Calcium: What You Should Know

Calcium is best known as the structural component of bones and teeth. Although 99% of the calcium in the body is found in the bones, this calcium acts as a reservoir for the small but crucial amounts of calcium used for other purposes. Calcium plays an essential role in muscle contraction (including heartbeats), nerve transmissions, blood clotting, and maintaining the acid-alkaline balance of blood. In fact, these functions are so important that if dietary calcium is insufficient, blood levels are maintained at the expense of bones. That is, if necessary, the mineral is taken from bones to restore blood calcium to ideal levels.

Osteoporosis is the disease most commonly associated with calcium. Calcium may also be influential in regulating blood pressure, reducing PMS, and lowering colon cancer risk.

Recommended Daily Calcium Intakes
Up to 6 months, 400 mg.
6 months to 4 years, 600 mg.
4 to 8 years, 800 mg.
9 to 18 years, 1,300 mg.
19 to 50 years, 1,000 mg.
51 years and over, 1,200 mg.
pregnant and nursing women, 1000 (1,300 if under 18)

Some food sources of calcium are more efficiently used by the body. Conversely, there are a variety of conditions that favor or lower calcium utilization. Thus, depending on overall diet and lifestyle factors, individual calcium needs can vary from these recommendations. Note that high calcium intake can interfere with the absorption of other nutrients. People who take calcium in supplement form are advised to also supplement their diets with at least 15 mg. of zinc.

Factors that can interfere with calcium absorption and retention
Lactose intolerance
Excessive animal protein
Excessive alcohol
Excessive caffeine
Cigarette smoking
Sedentary lifestyle
Drug interactions
Birth control pills
Exercise-induced amenorrhea
Aluminum-based antacids
Inadequate stomach acid
Lack of vitamin D
Inadequate vitamin K
Excess phosphorus
Excessive fiber in diet
Excessive fats in diet
Oxalic acid from certain vegetables, fruit and cocoa beans
Inadequate amounts of the minerals magnesium, manganese, copper, zinc, boron, silicon

Food Sources of Calcium

Note: To determine how much calcium there is from a food label, multiply the percent calcium by 10 for the number of milligrams per specified serving; i.e. 25% DV (daily value) calcium = 250 mg.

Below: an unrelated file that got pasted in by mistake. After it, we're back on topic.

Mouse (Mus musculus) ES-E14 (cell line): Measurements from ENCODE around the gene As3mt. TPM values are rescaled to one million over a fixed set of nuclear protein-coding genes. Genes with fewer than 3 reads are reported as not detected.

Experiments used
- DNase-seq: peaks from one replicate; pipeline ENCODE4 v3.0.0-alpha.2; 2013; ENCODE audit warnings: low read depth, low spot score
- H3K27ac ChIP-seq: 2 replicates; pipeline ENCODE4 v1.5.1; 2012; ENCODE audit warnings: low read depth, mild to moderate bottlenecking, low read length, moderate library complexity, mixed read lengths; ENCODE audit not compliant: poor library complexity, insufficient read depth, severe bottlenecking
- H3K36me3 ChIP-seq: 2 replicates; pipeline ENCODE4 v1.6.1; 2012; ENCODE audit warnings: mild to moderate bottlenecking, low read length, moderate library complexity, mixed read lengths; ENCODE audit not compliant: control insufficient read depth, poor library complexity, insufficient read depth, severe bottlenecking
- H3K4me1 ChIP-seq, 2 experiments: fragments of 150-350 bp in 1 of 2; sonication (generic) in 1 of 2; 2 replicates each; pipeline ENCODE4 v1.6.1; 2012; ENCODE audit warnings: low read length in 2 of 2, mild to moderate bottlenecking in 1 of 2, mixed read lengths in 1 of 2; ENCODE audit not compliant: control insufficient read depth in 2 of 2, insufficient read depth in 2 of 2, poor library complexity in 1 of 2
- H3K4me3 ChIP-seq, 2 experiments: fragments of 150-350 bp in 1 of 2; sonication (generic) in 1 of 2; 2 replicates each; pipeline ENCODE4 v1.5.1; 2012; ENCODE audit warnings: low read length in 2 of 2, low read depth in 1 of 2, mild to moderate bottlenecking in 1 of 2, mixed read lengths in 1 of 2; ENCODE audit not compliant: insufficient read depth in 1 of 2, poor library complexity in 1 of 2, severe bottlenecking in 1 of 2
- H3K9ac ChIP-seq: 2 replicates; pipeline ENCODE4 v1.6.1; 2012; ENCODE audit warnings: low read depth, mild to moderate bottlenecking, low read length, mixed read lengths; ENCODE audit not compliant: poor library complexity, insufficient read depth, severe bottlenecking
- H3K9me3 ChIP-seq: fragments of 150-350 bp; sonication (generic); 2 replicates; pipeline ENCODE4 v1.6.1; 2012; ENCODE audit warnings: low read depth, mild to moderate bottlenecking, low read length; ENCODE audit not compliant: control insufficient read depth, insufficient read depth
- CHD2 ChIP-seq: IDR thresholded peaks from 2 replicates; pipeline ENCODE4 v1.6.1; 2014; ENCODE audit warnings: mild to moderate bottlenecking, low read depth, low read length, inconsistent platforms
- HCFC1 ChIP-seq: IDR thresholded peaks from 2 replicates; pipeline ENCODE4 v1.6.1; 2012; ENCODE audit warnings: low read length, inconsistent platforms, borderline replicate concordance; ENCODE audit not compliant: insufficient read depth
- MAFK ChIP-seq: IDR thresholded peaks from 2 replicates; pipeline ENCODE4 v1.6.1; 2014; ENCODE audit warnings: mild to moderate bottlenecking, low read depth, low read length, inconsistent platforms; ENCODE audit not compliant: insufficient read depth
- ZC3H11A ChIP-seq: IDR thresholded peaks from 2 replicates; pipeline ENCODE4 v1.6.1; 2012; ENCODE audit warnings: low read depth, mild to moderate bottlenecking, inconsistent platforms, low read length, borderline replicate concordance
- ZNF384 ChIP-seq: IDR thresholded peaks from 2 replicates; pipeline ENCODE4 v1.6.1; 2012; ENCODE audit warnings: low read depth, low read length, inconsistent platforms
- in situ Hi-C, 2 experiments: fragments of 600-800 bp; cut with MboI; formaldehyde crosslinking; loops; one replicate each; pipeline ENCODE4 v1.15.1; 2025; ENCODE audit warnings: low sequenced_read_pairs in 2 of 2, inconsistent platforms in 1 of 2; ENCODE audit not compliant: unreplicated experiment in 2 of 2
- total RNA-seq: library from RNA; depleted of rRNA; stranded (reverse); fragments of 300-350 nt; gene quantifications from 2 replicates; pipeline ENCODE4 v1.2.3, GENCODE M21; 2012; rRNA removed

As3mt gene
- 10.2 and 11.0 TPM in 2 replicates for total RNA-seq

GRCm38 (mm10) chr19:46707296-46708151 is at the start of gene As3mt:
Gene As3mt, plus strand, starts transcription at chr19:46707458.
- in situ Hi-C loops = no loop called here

Food

Amount

Calcium Value (mg)

Cow’s milk

1 cup

290

Fortified soy milk

1 cup

200-300

Yogurt, nonfat

1 cup

350-450

Yogurt, whole milk

1 cup

300

YoChee, nonfat

½ cup

235

Cottage cheese

½ cup

60

Ricotta cheese

½ cup

330

Cheese, natural, i.e. cheddar, Swiss, mozzarella

1 ounce

200

Parmesan cheese, grated

1 tablespoon

80

Feta cheese

1 ounce

140

Ice Cream

½ cup

160

Tofu (with calcium coagulant)

4 ounces, firm

230

Soy nuts (roasted soybeans)

½ cup

230

Soybeans (dried, cooked)

1 cup

175

Soybeans (fresh green, edamame)

1 cup

260

Tempeh

4 ounces

100

Almonds

½ cup

190

Almond butter

2 tablespoons

85

Brazil nuts

½ cup

140

Pistachio nuts, shelled

½ cup

85

Sunflower seeds

½ cup

45

Tahini

¼ cup

256

White beans (navy, northern)

1 cup

120

Black beans

1 cup

100

Chickpeas, pinto beans

1 cup

80

Salmon, sockeye, with bone

½ cup

180

Sardines canned with bone

2 ounces drained weight

215

Mackerel canned with bone

½ cup

230

Broccoli

1 cup cooked

85

Spinach

1 cup raw

55

Spinach

1 cup cooked

245

Kale

1 cup cooked

95

Bok choy

1 cup cooked

160

Beet greens

1 cup cooked

165

Mustard greens

1 cup cooked

150

Swiss chard

1 cup cooked

100

Collard greens

1 cup cooked

226

Seaweed: nori, kelp, arame, wakame, hijiki

¼ cup

35

Orange squash, acorn/butternut

½ cup

45

Corn Tortillas

3

120

Dried figs

3

80

Dark molasses

1 tablespoon

100